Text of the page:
Large-scale aberrations are sometimes present in the final contours, appearing as depressions or protrusions. These typically occur in the apex region, where a dense clavicle may cause the contour to bow inwards in order to exclude the highest-gray-level portion of the clavicle (thus forming a depression in the contour), or a relatively radiolucent region of the shoulder may erroneously be captured by the contour, causing it to extend outwards (forming a protrusion). In step S8 a rolling ball algorithm is adapted from Sternberg to address this problem. The rolling ball presented by Sternberg is a spherical structuring element used to process images through gray scale opening and closing operations . A ball is conceptually rolled along the three-dimensional surface representing gray-level as a function of spatial position in the image; filtering occurs where depressions exist in this surface that are sharp enough to prevent the ball of a specified radius to remain in contact with the surface. The rolling ball we define analogously rolls along the two-dimensional curve defined by a lung contour. Depressions are identified where the rolling ball is unable to remain in contact with the contour.
FIG. 11 is an illustration of the rolling ball algorithm for identifying depressions in a contour. The indentation at Position 1 is not deep enough to qualify as a depression, while Position 2 is considered a depression, because it prevents the ball from remaining in contact with the contour. Applying the algorithm to the external side of the contour eliminates depressions, while applying it to the internal side eliminates protrusions.
A circular filter (the “ball”) is constructed with radius 13 pixels for internal application or 25 pixels for external application. These radii were chosen to match the observed size of protrusions and depressions that tend to be present along the contours. The ball is “rolled” along the contour by successively identifying that pixel along the ball's circumference with a tangential slope that matches the slope of the current contour point; the filter is then positioned to align the selected ball circumference pixel with the contour pixel. If a depression of the proper scale is encountered, the ball will overlap the contour at some contour point other than the point of contact used to place the filter as shown by Position 2 in FIG. 11. This overlap point along with the point of contact define endpoints of the depression. Linear interpolation is then employed to create new contour points that connect the depression endpoints, effectively bridging the gap in the contour and eliminating the depression.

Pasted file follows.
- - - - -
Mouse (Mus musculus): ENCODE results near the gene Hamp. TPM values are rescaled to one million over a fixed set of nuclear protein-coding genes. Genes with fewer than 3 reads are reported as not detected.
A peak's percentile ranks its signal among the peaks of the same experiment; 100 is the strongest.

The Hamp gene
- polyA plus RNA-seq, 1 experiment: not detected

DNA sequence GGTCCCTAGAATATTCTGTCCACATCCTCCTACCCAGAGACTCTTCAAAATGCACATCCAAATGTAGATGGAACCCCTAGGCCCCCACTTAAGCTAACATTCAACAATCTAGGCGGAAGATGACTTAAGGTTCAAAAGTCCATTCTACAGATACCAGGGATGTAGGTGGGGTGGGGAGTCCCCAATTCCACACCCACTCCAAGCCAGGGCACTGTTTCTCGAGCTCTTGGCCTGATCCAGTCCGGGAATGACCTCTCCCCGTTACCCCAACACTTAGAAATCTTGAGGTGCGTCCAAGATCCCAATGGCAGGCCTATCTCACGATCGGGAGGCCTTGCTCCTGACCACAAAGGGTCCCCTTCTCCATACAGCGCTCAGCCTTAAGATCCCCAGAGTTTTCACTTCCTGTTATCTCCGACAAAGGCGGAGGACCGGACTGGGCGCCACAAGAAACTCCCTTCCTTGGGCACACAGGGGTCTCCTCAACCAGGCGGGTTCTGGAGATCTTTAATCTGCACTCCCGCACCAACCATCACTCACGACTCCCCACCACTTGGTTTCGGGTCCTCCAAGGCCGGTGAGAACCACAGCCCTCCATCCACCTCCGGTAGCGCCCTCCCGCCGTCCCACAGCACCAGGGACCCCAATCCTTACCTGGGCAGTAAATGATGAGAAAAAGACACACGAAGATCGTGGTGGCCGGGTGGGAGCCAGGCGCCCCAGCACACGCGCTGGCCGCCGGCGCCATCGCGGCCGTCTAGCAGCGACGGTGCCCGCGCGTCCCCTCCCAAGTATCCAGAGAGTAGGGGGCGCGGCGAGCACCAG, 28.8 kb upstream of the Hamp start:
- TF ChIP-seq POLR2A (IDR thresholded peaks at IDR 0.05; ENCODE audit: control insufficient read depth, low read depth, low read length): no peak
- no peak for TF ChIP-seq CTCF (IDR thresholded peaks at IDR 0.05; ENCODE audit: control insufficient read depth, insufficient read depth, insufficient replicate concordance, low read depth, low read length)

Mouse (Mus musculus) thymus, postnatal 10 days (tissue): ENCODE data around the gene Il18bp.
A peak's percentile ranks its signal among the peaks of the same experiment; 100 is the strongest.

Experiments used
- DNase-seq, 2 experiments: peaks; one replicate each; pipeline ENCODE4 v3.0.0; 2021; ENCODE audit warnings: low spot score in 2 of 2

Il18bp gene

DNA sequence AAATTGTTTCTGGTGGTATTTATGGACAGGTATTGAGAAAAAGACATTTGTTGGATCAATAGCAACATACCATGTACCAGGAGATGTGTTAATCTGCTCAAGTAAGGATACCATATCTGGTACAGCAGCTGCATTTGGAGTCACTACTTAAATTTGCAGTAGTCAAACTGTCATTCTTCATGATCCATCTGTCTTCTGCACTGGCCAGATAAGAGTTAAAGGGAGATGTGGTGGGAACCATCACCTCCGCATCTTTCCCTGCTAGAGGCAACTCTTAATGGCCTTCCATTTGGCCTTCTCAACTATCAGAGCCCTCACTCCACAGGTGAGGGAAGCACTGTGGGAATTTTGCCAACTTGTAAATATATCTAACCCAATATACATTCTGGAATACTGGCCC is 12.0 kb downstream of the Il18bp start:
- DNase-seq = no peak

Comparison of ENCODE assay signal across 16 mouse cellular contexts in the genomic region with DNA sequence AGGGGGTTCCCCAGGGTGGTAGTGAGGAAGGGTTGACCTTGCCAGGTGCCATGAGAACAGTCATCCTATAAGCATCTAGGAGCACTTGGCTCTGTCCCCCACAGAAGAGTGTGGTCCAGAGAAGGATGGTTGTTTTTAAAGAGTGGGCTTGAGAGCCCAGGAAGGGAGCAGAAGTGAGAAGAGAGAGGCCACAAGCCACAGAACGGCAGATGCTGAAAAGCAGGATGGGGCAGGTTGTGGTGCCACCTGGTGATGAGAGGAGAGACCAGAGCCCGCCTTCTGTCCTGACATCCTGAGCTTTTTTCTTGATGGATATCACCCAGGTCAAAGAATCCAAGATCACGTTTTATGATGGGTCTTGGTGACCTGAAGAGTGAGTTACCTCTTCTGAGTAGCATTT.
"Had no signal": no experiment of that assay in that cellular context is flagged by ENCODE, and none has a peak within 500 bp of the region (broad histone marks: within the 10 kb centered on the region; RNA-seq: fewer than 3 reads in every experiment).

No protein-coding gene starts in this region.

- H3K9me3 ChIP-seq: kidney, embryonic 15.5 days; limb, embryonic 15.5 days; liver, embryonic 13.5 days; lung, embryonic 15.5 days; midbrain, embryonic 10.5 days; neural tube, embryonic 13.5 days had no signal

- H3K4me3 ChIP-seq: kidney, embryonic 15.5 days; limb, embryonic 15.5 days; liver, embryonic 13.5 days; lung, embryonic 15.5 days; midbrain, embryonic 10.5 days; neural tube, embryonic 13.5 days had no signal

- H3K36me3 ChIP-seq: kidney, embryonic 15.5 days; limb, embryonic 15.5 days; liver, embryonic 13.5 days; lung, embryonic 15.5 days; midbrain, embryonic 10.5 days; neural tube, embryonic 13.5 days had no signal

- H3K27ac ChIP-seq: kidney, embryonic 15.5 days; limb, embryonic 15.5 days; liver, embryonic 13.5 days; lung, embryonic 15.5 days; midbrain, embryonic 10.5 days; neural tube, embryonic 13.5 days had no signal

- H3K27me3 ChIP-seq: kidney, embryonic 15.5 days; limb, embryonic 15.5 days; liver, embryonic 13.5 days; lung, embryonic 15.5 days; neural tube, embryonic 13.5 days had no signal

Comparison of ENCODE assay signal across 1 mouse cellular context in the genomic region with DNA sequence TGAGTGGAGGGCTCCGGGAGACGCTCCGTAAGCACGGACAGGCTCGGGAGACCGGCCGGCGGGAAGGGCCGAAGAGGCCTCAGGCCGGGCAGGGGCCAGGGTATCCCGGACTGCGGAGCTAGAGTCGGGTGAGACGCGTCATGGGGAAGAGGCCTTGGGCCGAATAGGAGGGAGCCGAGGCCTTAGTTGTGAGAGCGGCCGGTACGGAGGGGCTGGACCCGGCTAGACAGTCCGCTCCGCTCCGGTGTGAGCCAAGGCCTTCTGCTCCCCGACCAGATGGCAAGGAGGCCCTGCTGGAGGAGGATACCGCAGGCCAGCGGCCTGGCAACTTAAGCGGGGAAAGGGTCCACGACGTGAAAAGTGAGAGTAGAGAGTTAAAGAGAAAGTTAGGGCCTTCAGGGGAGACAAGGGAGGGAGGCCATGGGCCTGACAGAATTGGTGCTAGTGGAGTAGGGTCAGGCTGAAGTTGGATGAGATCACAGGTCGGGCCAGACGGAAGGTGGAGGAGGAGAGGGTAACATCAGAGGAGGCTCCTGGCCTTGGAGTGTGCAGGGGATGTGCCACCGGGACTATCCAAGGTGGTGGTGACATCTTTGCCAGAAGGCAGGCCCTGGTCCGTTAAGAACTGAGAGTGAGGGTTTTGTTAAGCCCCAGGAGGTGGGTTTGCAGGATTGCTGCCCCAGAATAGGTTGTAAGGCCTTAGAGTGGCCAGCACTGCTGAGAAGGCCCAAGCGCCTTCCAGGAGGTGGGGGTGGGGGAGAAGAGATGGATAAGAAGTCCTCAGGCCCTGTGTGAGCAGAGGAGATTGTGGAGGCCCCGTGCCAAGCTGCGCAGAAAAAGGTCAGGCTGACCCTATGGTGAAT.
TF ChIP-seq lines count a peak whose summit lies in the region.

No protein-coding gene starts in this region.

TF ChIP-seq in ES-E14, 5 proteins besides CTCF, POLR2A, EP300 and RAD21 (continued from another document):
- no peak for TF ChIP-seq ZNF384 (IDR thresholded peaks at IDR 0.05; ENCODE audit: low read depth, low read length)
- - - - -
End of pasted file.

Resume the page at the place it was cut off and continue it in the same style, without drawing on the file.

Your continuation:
The contours produced in this manner tend to under-represent the costophrenic angles. To accommodate this important anatomic feature, first stage CP angle ROI placement is performed as part of the local thresholding process. During first stage CP angle ROI placement, a vertically oriented ROI (31×61 pixels) is placed over the initial contour point with the greatest distance from the opposite upper comer of the image. The ROI placed in this manner is presumed to encompass the actual CP angle. However, in some cases, the initial segmentation contours under-represent the lung to such an extent that this ROI fails to encompass the CP angle at this step. The average gray-level of the pixels within this ROI is defined as the threshold, which is then used to create another portion of the composite binary image. This is performed for each hemithorax. FIG. 12 shows the result of first stage ROI placement on the lung segmentation contours resulting from global threshold analysis. The shaded pixels represent those that will contribute to the composite binary image, which is used to construct the final lung segmentation contours.
Referring back to FIG. 1, in step S9 costophrenic angle delineation is performed to extend the lung segmentation contours closer to the actual CP angle border. As shown by the flowchart of FIG. 13, step S9 is inclusive of substeps S901 through S911.